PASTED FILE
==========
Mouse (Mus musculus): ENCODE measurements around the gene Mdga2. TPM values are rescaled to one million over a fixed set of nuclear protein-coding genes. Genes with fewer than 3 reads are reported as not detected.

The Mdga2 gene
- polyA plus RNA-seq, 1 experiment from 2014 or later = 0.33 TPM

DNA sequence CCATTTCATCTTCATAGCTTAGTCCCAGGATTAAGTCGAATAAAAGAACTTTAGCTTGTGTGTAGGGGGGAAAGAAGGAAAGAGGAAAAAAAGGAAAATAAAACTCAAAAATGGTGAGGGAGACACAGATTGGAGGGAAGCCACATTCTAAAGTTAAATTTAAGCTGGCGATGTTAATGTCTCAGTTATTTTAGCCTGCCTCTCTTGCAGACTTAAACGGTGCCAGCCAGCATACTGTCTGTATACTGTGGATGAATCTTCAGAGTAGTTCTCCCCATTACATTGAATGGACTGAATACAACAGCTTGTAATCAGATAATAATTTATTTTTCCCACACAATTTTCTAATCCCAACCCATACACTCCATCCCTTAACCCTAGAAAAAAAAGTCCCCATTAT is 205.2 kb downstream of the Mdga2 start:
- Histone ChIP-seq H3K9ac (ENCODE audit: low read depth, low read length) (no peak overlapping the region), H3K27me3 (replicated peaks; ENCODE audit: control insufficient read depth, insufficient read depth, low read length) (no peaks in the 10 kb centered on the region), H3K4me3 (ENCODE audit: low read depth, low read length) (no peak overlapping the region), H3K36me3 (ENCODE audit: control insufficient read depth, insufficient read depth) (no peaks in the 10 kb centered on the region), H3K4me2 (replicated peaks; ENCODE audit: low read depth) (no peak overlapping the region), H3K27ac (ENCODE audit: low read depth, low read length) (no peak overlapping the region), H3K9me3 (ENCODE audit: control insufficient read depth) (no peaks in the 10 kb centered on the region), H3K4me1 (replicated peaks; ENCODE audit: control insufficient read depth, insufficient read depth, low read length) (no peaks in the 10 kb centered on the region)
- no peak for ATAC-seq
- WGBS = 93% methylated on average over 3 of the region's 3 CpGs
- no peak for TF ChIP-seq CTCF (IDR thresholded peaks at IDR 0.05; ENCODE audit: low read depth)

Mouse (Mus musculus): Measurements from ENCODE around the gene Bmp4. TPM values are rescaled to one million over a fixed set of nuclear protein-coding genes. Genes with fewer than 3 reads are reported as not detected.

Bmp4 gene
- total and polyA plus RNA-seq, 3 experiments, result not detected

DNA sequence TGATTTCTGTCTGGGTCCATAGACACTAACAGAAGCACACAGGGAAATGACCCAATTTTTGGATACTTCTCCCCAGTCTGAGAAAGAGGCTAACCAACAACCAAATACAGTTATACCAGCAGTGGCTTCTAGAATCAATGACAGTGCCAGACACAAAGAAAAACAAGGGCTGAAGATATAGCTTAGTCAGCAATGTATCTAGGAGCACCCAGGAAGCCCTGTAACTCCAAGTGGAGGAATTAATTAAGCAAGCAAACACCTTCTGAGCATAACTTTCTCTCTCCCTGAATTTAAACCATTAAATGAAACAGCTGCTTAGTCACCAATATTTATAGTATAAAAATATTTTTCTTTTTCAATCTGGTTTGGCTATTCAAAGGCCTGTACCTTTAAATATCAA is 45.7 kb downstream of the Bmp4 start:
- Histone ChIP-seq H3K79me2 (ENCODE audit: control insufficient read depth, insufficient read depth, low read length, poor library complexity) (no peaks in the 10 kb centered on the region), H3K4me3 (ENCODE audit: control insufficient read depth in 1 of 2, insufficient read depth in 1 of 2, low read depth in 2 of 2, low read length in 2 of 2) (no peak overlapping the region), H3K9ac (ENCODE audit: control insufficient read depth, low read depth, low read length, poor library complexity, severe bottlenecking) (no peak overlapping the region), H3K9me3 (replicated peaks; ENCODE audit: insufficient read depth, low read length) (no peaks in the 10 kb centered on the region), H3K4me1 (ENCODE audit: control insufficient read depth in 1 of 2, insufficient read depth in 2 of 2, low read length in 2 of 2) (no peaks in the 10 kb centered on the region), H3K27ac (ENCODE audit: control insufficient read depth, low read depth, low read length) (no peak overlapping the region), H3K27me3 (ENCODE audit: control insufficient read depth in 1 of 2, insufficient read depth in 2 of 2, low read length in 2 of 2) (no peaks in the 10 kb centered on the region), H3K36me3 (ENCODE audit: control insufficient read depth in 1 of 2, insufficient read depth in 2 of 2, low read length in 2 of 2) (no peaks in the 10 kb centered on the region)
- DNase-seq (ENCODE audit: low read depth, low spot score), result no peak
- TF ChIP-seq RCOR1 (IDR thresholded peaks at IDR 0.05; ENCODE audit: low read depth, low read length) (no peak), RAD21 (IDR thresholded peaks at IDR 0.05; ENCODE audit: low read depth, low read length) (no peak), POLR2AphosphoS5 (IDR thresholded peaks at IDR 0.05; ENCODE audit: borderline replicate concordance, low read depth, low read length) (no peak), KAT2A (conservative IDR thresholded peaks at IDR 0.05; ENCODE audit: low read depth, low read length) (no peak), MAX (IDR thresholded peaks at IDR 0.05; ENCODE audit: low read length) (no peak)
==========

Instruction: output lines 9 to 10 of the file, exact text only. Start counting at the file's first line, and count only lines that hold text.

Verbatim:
Mouse (Mus musculus): Measurements from ENCODE around the gene Bmp4. TPM values are rescaled to one million over a fixed set of nuclear protein-coding genes. Genes with fewer than 3 reads are reported as not detected.

Bmp4 gene